Following its emergence as an independent nation-state, India under the country’s first Prime Minister, Jawaharlal Nehru, re-engaged with Southeast Asia under his grand vision of an “Asiatic Federation of Nations.” This manifested with India convening the Asian Relations Conference in 1947 and a conference in 1949 to voice opposition to Dutch “Police Action” in Indonesia. This phase of Nehruvian “Asianism” also found expression in the “Bandung spirit” of 1955, in which Nehru and Indonesian President Sukarno were key architects. This became the precursor for the Non-Aligned Movement and the Asian-African Summit. India also played a prominent role in the establishment of the Indonesian armed forces and both countries held their first joint naval exercises in July 1960.
However, from the 1960s India’s role in Southeast Asia withered as Asian solidarity perished while the regional security architecture fractured along the Cold War divide. This was made evident by the creation of the U.S.-led Southeast Asia Treaty Organization (SEATO) and the 1962 war between China and India. While Sino-Indian relations deteriorated, Indonesia turned toward China with the conclusion of a Friendship Treaty in 1961. This contributed to an increasingly confrontational relationship between India and Indonesia, as evidenced by Indonesia’s support for Pakistan during the 1965 India-Pakistan war, which even prompted speculation of a possible naval confrontation between India and Indonesia over the Andaman and Nicobar Islands. Tensions were further inflamed by India’s cordial relations with Malaya in the midst of Indonesia’s Konfrontasi(confrontation) policy.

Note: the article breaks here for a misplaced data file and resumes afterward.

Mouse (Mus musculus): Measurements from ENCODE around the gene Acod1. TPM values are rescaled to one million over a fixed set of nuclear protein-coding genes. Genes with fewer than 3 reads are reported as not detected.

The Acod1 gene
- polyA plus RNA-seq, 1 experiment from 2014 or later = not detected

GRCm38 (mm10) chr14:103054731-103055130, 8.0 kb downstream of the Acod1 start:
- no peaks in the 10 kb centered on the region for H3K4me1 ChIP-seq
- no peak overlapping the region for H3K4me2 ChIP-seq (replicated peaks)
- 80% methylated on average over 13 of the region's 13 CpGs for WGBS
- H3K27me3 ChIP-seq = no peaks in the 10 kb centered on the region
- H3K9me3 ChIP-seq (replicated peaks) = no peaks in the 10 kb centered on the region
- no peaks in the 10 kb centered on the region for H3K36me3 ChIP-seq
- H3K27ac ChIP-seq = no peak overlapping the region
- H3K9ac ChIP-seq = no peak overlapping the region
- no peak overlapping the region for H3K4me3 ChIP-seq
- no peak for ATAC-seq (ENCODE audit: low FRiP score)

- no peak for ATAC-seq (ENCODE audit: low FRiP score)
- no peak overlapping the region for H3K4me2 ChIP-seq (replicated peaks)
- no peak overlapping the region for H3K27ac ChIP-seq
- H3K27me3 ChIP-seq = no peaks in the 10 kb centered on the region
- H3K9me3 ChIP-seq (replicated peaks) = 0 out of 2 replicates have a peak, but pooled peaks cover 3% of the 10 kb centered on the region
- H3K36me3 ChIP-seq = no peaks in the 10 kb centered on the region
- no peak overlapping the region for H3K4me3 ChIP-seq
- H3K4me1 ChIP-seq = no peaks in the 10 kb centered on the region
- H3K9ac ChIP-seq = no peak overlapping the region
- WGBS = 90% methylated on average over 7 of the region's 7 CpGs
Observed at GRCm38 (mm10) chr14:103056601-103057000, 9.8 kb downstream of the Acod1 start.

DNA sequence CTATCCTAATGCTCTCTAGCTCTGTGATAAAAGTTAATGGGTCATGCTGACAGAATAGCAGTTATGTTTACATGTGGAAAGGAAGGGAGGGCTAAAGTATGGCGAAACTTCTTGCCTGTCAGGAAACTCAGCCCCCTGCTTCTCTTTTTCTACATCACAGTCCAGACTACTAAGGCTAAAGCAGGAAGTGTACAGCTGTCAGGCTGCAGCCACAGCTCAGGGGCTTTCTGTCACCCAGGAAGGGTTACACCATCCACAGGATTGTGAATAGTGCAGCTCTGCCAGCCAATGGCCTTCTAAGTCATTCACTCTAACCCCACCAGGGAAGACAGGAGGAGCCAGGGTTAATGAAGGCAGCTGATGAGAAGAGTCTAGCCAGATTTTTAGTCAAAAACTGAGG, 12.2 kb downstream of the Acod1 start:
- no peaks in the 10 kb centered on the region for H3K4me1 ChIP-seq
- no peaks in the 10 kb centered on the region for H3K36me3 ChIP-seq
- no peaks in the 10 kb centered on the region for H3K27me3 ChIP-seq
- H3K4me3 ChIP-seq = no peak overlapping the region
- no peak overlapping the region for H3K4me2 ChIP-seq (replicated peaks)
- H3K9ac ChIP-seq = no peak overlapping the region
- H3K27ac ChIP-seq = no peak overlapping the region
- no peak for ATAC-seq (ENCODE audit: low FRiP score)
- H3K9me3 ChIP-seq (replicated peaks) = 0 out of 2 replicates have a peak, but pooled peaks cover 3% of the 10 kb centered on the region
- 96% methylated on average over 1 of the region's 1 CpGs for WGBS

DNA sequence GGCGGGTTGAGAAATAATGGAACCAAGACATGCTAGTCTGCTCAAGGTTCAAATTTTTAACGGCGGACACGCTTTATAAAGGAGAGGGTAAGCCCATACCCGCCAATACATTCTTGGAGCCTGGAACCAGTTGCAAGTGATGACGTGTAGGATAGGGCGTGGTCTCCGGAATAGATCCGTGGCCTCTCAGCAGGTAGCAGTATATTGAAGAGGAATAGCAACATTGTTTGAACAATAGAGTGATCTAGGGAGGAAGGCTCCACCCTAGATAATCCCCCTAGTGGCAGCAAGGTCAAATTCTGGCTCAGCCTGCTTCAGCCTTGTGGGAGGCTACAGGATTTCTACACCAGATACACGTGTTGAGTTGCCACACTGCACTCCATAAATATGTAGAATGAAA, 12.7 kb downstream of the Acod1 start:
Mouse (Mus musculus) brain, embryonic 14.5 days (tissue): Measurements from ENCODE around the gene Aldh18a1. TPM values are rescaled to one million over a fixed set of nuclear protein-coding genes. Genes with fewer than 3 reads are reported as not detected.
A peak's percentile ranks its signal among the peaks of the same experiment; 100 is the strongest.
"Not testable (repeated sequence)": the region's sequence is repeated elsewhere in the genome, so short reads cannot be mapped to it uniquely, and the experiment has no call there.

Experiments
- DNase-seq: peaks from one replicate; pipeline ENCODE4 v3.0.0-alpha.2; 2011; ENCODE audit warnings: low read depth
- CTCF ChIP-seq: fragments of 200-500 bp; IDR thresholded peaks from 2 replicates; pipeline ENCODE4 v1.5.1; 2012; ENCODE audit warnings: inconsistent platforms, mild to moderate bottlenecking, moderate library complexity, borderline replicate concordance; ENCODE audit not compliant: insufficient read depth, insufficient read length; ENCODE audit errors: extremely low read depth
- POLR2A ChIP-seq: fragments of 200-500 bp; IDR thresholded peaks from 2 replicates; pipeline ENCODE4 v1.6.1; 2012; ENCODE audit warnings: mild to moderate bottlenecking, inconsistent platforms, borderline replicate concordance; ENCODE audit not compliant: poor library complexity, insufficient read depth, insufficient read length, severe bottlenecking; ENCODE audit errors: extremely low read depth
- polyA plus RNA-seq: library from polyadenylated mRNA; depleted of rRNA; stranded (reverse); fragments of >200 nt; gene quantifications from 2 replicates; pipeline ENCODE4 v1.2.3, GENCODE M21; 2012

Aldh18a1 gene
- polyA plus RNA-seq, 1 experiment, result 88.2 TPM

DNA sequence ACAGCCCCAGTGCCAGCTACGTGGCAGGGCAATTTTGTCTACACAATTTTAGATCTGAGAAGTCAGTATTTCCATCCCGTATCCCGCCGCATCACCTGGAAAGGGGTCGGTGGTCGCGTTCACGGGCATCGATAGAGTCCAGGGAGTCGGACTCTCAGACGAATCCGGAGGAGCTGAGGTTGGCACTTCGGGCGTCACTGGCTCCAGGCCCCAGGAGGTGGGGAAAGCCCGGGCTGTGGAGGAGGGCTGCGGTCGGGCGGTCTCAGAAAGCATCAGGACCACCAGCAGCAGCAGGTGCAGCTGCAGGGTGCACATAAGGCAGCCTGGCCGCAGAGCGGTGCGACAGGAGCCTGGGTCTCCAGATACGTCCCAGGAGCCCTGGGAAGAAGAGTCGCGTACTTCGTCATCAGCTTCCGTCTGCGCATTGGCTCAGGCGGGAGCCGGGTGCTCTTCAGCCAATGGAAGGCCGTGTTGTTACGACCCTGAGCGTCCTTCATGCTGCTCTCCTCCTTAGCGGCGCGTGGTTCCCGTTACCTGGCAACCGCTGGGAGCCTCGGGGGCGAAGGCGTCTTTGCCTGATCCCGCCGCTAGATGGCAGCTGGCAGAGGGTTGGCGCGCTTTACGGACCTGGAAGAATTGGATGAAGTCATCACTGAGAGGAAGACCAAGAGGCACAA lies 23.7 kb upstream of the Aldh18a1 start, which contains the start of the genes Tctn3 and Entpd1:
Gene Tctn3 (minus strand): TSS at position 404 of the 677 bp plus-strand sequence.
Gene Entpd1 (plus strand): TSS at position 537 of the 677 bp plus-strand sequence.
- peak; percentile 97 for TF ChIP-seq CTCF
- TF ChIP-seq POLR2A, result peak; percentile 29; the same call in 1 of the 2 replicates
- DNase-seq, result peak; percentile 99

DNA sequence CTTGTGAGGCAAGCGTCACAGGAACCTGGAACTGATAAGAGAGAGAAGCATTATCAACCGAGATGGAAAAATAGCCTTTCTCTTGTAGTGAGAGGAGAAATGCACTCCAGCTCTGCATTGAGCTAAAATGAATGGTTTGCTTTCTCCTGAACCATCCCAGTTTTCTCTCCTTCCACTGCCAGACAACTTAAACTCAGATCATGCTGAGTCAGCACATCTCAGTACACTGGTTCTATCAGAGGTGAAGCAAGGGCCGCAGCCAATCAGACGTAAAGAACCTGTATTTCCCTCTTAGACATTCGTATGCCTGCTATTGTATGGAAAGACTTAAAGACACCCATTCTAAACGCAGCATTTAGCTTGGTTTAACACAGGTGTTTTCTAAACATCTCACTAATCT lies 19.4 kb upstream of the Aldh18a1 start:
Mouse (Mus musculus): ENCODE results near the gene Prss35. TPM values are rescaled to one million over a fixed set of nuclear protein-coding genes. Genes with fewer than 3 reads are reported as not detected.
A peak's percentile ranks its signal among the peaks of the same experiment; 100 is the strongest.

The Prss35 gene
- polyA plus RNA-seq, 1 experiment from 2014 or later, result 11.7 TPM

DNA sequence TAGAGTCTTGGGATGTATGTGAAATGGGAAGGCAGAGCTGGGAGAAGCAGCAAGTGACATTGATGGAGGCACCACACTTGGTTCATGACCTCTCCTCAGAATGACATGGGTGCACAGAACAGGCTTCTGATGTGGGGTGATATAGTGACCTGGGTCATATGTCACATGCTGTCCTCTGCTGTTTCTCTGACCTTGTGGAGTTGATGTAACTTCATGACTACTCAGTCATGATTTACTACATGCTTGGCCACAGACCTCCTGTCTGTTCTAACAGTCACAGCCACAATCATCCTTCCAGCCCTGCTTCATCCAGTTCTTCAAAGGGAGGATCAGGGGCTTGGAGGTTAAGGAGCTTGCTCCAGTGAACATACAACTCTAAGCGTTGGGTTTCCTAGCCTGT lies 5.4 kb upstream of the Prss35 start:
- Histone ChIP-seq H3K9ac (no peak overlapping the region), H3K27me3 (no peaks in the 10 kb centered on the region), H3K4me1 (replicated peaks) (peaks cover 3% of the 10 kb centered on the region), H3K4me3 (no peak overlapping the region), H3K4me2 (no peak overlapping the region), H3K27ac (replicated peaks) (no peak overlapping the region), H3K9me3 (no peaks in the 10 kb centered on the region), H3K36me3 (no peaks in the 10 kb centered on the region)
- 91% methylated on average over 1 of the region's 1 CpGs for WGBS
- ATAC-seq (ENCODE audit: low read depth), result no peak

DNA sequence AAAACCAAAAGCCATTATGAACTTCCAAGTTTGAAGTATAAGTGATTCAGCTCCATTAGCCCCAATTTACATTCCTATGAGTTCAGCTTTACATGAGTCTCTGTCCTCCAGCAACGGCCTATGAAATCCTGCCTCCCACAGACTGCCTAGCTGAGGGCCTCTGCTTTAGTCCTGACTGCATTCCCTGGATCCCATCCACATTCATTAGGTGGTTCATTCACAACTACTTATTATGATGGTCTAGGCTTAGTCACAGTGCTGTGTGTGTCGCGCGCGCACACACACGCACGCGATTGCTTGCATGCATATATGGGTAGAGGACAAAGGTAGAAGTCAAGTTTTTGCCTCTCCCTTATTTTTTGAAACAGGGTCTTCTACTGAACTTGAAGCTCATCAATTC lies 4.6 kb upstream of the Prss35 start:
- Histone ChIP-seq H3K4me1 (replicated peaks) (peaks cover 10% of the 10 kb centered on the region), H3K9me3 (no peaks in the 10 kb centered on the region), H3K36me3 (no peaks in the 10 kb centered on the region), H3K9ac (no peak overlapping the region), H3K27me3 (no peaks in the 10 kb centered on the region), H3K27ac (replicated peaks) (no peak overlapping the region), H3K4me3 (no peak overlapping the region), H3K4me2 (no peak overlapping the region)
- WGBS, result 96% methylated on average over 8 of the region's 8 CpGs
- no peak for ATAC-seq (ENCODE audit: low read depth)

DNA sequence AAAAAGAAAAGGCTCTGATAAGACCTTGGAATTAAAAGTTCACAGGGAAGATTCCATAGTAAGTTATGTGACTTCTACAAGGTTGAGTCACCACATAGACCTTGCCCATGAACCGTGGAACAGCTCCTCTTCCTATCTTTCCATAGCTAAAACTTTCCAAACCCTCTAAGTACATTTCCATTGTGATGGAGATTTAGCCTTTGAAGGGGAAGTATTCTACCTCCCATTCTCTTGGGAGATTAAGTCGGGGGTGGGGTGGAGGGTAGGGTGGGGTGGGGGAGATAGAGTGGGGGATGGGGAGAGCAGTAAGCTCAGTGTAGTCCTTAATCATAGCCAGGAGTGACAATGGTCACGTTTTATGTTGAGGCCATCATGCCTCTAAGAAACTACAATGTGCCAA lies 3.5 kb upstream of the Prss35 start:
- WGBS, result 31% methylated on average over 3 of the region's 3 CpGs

Relations between India and Indonesia further deteriorated in the 1980s as Jakarta became concerned about Indian naval modernization efforts and ambitions to build up its military capabilities on the Andaman and Nicobar Islands, which at the closest point are approximately 80 nautical miles from the Indonesian island of Sumatra. This was perceived as a means for India and its erstwhile ally the Soviet Union to project naval power into the South China Sea.